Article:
Deaf women are something special.
Maybe it’s because when I speak, I know her eyes are focused very intently on me, my hands and face, taking in my every diction, expression, and gesture.
When I do likewise, I take great pleasure in watching her lips form meticulous consonants and the roundness of her vowels. Some people make fun of deaf accents, but I love them. They have a very creamy, elegant sound to them.
Her eyes, face, hands, clothes, everything about her has something to say and there is this energy that flows through her whole being. She is full of emotion and communicating with and to the world all the time. I feel connected to her, because there’s no fudging it. When she’s sad, her face falls to the floor and fills with clouds. When she’s happy, her face lights up and she smiles BIG.
I look in fascination at her solemn, quiet expression as she takes in the world around her, every sound, sight, touch, and sometimes even sound. I know that, even if she cannot hear and even if she cannot speak, she is fully engaged and with us.
I don’t feel awkward around her like I do with other people. When my mouth or my mind cannot form the words that I want, my hands take over. Even when I am not using recognized signs, she gets it. Even when I don’t understand the meaning of every sign, I get her. We just get it. It’s like we’re on the same frequency. We use our whole selves to commuicate and share each other, and I feel much less inhibited. I often feel like I am watching a play, being written and acted in the moment, and the act of communicating takes on this air of excitement and joy, rather than exhaustion.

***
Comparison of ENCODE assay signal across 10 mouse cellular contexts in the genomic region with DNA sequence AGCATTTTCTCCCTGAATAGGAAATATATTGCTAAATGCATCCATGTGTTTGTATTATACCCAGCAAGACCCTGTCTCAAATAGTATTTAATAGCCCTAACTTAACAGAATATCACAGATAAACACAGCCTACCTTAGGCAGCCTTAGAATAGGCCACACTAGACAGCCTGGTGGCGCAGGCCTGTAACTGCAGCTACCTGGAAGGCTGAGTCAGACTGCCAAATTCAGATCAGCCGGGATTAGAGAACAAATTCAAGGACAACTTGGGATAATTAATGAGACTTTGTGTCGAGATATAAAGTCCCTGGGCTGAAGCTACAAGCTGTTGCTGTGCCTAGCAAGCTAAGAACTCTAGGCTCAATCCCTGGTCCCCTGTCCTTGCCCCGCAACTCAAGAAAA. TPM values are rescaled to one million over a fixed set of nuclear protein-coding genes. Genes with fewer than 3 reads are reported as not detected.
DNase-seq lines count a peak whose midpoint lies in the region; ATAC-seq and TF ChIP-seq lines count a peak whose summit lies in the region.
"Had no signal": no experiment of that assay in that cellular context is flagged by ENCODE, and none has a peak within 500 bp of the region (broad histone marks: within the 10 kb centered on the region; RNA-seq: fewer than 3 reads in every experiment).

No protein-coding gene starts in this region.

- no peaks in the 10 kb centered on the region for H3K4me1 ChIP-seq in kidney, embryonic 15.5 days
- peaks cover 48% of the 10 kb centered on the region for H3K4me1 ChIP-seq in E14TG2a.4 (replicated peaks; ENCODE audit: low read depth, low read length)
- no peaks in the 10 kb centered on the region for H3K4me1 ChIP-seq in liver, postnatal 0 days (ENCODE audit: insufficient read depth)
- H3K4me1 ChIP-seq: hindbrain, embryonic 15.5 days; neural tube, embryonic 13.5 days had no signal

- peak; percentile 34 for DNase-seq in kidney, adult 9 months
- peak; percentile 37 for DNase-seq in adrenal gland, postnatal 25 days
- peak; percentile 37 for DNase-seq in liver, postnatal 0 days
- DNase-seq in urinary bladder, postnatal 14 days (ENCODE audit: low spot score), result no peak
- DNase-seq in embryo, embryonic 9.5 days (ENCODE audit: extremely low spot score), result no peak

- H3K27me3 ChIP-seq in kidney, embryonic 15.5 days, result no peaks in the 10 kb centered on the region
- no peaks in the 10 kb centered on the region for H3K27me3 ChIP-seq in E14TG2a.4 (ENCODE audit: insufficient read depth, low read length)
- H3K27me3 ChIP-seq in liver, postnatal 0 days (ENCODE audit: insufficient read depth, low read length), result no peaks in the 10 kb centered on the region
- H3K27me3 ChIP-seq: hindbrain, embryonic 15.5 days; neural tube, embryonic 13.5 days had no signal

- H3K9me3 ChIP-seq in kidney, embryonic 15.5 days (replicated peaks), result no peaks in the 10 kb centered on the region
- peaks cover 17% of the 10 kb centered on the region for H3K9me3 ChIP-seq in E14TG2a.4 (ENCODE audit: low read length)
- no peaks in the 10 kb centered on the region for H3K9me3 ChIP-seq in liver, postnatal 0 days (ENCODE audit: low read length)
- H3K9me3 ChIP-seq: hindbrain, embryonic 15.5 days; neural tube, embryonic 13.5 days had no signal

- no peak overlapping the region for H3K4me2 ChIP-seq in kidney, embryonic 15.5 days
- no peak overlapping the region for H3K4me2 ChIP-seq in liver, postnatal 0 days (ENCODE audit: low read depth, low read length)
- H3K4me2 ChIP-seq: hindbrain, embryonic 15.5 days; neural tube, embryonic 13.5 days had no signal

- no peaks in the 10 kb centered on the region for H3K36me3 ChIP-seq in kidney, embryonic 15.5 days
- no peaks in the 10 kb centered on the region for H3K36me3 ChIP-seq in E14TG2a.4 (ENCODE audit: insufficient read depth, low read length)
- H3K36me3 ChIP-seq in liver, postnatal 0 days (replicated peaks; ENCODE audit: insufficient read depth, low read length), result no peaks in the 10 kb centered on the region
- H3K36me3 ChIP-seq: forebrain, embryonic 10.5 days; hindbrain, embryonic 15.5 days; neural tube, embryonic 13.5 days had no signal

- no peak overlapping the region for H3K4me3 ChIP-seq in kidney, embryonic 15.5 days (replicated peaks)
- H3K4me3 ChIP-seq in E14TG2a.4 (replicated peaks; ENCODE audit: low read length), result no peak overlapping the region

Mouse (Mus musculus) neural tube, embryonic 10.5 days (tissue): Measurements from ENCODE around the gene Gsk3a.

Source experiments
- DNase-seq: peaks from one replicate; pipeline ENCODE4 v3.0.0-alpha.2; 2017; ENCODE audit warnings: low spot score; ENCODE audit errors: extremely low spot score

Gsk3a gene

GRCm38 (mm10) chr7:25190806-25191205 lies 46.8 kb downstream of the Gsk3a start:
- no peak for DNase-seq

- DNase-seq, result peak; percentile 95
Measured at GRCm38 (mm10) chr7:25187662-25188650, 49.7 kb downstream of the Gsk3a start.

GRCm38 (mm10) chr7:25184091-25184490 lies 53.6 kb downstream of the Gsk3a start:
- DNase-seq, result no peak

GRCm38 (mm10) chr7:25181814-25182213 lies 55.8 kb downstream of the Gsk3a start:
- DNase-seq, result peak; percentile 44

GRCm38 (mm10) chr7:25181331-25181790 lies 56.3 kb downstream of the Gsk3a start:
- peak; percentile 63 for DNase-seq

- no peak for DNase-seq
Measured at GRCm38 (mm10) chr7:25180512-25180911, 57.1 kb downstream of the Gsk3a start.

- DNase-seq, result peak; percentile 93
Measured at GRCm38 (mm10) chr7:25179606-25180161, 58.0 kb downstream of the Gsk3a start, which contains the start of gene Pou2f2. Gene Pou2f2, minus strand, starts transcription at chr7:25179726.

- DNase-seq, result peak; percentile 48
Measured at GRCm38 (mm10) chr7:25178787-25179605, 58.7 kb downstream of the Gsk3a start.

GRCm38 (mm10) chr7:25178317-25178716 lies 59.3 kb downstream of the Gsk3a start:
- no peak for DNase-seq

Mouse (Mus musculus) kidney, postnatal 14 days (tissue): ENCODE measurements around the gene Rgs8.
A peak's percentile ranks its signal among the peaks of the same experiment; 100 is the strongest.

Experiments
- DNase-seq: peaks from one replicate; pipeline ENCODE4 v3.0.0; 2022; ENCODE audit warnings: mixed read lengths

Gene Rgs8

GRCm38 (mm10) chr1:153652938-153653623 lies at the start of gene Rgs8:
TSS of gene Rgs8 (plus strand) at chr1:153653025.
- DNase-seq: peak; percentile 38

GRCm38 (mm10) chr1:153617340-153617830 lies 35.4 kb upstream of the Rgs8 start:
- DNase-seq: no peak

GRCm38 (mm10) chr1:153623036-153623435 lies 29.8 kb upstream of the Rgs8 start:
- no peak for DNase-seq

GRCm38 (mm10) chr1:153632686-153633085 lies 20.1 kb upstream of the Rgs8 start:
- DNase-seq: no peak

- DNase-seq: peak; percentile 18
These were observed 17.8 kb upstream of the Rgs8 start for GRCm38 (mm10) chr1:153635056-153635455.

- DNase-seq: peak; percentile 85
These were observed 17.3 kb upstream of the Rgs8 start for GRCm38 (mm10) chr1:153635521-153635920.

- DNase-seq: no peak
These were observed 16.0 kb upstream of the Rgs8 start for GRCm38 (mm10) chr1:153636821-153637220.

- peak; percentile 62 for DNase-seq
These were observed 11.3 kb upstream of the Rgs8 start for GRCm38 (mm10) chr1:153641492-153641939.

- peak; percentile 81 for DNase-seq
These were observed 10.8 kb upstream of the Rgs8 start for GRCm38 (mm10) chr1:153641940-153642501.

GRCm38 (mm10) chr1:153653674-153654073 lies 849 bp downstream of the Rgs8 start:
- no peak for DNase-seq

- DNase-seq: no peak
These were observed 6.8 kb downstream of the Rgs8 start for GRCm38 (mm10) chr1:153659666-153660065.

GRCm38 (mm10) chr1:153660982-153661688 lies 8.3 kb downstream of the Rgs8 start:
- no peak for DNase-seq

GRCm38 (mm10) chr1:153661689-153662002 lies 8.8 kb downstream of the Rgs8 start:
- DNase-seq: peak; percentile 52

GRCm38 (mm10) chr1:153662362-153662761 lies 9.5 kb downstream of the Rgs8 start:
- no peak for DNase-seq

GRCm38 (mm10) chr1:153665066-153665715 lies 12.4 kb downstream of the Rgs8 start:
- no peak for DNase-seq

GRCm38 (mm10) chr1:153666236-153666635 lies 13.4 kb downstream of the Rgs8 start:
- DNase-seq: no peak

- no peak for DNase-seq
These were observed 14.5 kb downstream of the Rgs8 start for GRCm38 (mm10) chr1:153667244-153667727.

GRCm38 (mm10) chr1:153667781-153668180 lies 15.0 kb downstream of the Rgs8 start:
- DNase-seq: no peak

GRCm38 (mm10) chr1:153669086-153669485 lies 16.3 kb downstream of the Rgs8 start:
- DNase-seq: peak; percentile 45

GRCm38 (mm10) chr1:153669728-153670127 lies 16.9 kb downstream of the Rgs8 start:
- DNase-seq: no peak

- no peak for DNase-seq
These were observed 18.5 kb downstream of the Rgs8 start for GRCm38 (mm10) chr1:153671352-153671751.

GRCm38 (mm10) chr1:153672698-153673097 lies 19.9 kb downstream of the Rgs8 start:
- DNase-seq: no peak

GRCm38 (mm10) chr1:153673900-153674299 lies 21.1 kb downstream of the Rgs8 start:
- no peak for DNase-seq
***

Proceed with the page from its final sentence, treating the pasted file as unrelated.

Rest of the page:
She doesn’t look askance at me when I hesitate to cross the street, swiveling my head nervously from side to side, or when I jump with surprise and elation at the train rumbling beneath my feet. I know I’m not the only one totally lost in conversation, when the voices blend together, because you are smiling meekly at me, asking me what just happened. I’m not the only one cursing silently at the intercom and breathing a sigh of relief when I look at the captions at the bus station and realize I didn’t miss my bus.
Most people can’t understand why I dread face-to-face confrontation with strangers, why I just never seem to get what’s going on, but you do.
We may not always understand each other, but we don’t always understand other people either. Plus, we expect it, and we embrace the awkward silences as getting to know each other, imperfections at all. We embrace the imperfections because no one else will, and we know what it means and that it’s okay to be different.
My eyes are immediately drawn to your cochlear implant, or hearing aid, if you have one, with its bright colors, its designs, and its sequins. You don’t want to hide. Your ears are just a special as those of a hearing person. It’s strength. You stand confident, one hand on your hip, and my eyes are drawn to another brightly colored, sequined object-your FM device. You don’t lie about what it is, either, although you could have easily said it was an iPod strapped to your black studded belt. It’s an FM device. It’s no big deal. It’s cool.
You know why I secretly laugh when people tell me I’m doing so well. You roll your eyes along with me when people tell me to just listen more closely.
Maybe that’s what it is. You’re a great listener.